Wrightsville, just south of Putnamville, was once a sizable settlement with nearly 30 built structures, and several mills. The Wrightsville Dam, built by the Civilian Conservation Corps 1933-35 in response to the 1927 flood, caused that settlement to be disbanded. The Northbranch Cemetery was moved southwest to Portal Road, and a majority of the mostly Greek Revival houses were moved west up the hill to where the old Hood place presently stands. Off Portal Road and Bolduc Road is Tangletown Road, which takes its name from an area of town nicknamed Tangletown because the woods there are so thick and so alike that settlers reported getting "tangled up" (lost) in the area.
The town had a large bear population well into the late nineteenth century. A recorded story tells of a farmer located between Middlesex Center and Bear Swamp finding one of his sheep killed by a bear. The farmer and his wife immediately walked their property to take stock of their flock. The farmer spotted a bear and killed it, soon afterward his wife called out that she sighted one and he shot that one, the couple returned to the barnyard and spotted a third bear-this one eating another of their sheep, and the farmer shot that bear as well. The area received the nickname Beartown.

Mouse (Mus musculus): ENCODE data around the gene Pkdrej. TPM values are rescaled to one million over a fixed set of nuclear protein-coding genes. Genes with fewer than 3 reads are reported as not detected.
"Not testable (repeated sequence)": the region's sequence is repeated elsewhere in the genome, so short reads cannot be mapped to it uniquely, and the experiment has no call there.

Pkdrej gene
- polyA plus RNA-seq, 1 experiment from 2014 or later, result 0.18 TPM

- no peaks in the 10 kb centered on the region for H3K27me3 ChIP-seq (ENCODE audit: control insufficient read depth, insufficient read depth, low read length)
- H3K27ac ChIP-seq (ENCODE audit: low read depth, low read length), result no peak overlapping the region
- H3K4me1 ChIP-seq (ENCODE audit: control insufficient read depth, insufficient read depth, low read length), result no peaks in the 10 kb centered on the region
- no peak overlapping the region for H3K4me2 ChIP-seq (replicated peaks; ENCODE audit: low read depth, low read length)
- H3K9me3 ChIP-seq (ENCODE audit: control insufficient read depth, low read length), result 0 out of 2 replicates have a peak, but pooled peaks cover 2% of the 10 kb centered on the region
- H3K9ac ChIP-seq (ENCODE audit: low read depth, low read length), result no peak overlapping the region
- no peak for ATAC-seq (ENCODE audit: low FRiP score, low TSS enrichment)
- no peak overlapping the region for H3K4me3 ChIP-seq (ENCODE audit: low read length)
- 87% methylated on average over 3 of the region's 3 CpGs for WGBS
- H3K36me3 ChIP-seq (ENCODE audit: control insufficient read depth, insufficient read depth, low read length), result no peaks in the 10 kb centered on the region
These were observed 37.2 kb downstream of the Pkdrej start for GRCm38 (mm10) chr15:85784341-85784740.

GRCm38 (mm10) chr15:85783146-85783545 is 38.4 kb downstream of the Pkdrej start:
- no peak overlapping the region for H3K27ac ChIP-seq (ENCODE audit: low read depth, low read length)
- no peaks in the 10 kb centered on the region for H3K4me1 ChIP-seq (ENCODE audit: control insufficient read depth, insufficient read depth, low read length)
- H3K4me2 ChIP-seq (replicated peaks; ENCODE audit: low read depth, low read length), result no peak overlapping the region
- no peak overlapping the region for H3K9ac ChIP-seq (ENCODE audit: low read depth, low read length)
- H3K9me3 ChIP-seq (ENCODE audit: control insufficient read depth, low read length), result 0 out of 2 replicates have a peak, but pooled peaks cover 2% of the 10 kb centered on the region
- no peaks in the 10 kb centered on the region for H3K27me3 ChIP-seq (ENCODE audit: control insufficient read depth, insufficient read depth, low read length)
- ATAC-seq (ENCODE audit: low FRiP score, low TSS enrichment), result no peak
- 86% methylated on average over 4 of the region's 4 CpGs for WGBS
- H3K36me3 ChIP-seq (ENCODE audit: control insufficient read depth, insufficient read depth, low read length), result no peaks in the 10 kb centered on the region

Through most of the nineteenth century and well into the mid-twentieth century, the primary economic activity was farming. Dairy farming, sheep herding (for wool), logging, orchards and maple sugaring have all been part of the town's economy. Following the end of World War II, the town slowly transitioned to becoming a place to live for people who worked elsewhere, mostly in Montpelier.
As of the census of 2000, there were 1,729 people, 663 households, and 485 families residing in the town. The population density was 43.6 people per square mile (16.8/km2). There were 719 housing units at an average density of 18.1 per square mile (7.0/km2). The racial makeup of the town was 97.69% White, 0.35% African American, 0.58% Native American, 0.23% Asian, and 1.16% from two or more races. Hispanic or Latino of any race were 0.40% of the population.
There were 663 households out of which 37.1% had children under the age of 18 living with them, 60.0% were couples living together and joined in either marriage or civil union, 9.0% had a female householder with no husband present, and 26.7% were non-families. 19.5% of all households were made up of individuals and 5.3% had someone living alone who was 65 years of age or older. The average household size was 2.61 and the average family size was 2.96.